Good for Joey Essex

I’m no fan of ‘reality TV’. For me, if you want to watch something based on reality you can watch the news. So when shows like ‘TOWIE’, ‘Made in Chelsea’ and ‘Geordie Shore’ became popular I wasn’t interested, although I have given them a go. Just like many viewers of these programmes, including some of my closest friends, aren’t interested in ‘Newsnight’ or PMQ’s.

It’s easy however, when you’re not a fan of something, to scorn at it. Politics is no exception. Many commentators and politicians seem to scorn at those uninterested in what they have to say, or those who don’t seem to be quite on their level. Late last year Emily Thornberry MP was ‘sacked‘, (asked to resign) by Ed Miliband for apparently doing just that. But it’s not just politicians either. Rather regretfully, I’ve done it myself on several occasions despite having no authority on the matter whatsoever.

It’s with this in mind I was glad to see that ITV commissioned ‘Educating Joey Essex; General Election, what are you saying?’, and not just because it aims to get more young people to vote. A point admitted by Isabel Hardman, Joey’s guide to politics.

More than that, I was really glad to see Joey admit he doesn’t know much about politics and make the effort to go out and learn about it. He has gone so far as to admit he only recently learned who the Prime Minister is. (It’s David Cameron, by the way). That’s what democracy’s all about isn’t it? Having the freedom to do and think what you want, including being uninterested, but also the opportunity to learn about something if you want to. I’m no expert, but if people were a little less hyped up on pride and a desire for one-up man ship and followed Joey’s lead, the world might just be a happier place.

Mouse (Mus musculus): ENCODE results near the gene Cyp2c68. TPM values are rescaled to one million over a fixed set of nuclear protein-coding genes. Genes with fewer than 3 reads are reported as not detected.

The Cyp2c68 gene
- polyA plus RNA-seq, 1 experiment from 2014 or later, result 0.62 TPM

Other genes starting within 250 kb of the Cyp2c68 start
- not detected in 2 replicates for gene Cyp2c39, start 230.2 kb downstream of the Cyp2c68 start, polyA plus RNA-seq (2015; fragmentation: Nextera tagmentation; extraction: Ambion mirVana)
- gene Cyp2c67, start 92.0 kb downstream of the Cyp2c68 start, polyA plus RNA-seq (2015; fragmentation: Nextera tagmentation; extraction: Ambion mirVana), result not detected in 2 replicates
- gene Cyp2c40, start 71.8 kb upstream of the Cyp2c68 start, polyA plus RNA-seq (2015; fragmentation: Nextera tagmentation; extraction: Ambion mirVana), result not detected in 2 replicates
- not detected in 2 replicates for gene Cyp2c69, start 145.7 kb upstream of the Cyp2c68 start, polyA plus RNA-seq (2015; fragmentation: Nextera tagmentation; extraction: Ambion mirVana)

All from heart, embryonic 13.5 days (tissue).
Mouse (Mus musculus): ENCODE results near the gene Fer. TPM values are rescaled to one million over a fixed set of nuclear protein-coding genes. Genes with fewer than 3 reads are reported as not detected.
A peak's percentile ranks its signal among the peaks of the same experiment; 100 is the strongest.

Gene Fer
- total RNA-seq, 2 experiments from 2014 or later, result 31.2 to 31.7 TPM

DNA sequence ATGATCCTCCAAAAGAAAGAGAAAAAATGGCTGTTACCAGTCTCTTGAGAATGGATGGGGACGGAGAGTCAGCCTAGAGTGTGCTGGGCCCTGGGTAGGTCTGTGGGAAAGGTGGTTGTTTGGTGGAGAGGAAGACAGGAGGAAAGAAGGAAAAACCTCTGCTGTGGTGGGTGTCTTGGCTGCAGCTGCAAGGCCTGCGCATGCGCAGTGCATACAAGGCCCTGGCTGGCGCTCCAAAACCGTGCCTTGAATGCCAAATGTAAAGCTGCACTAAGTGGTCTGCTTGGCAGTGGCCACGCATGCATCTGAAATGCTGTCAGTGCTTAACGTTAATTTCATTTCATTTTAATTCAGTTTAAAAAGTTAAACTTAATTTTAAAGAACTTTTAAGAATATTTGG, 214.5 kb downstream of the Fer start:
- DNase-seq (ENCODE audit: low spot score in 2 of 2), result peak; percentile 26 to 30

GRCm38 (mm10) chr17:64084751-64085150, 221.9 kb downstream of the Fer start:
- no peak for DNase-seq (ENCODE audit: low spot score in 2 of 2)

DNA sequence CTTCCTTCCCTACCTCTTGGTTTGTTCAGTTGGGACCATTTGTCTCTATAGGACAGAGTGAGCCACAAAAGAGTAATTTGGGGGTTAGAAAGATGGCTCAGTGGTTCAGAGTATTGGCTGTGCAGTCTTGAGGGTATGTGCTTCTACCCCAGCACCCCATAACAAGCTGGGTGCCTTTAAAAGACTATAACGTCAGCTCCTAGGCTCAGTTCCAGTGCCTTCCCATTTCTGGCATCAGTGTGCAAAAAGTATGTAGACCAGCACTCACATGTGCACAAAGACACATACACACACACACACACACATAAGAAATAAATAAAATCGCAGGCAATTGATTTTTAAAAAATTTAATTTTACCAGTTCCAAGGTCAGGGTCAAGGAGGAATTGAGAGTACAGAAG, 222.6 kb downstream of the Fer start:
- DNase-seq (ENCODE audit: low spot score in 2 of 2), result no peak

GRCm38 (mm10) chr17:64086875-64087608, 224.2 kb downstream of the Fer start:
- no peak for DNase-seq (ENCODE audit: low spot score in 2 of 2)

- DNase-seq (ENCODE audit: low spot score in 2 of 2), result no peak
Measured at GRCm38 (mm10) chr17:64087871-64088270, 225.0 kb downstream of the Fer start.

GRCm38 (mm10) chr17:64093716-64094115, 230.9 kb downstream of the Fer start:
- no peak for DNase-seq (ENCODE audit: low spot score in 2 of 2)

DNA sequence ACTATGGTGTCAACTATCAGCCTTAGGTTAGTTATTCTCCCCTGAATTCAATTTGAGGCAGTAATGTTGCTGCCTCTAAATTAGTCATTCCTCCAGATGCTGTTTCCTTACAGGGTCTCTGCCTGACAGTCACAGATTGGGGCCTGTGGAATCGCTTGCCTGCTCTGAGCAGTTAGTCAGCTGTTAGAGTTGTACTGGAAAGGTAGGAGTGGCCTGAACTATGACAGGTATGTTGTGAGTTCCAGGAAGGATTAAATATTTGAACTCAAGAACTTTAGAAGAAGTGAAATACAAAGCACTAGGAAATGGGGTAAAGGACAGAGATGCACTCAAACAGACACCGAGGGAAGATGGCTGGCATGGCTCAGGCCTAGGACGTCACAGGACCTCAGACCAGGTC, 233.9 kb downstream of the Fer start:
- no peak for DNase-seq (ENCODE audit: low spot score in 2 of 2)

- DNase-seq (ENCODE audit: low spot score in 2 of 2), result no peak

Take the political elite. If politicians took more notice of expertise in policy areas (as many do) rather than dogmatically following their ideologies the real issues may well be solved more effectively. For instance, parliamentary time could be spent trying improve the lives of the 3.9 million British children currently living in poverty as opposed attempts to remove the Speaker. (Yes that’s 3.9 million. Over 25% of all children. In Britain, the world’s sixth largest economy).

Yet instead, some see this as a problem. An illustration of a ‘shameful dumbing-down of politics‘ and the portrayal of a ‘political system in crisis’. So much of a problem in fact, in the case of the latter, it is remindful of ‘bleak German Renaissance paintings of Youth and Age, or even Death and the Maiden’.

I don’t know much about art, but with comments like that it shows that politics is the problem, not Joey Essex.

So with that in mind, I wanted to say good for Joey. For taking an interest, making an effort and showing just how much of a stick politics has shoved up its arse. He is an inspiration to all of us.

Now I’m off to give ‘TOWIE’ another go.


James Thomas Bonner

Follow James – @JamesTBonner

2 Comments on Good for Joey Essex

  1. Enjoyed your thoughts on this, like you I’m not a fan of ‘reality’ TV because I feel it skews ‘real’ life by providing a scripted existence, unattainable and undesirable for most. Am horrified by the revelation that so many children are living in poverty – could you fix the link so I can read up more on this?

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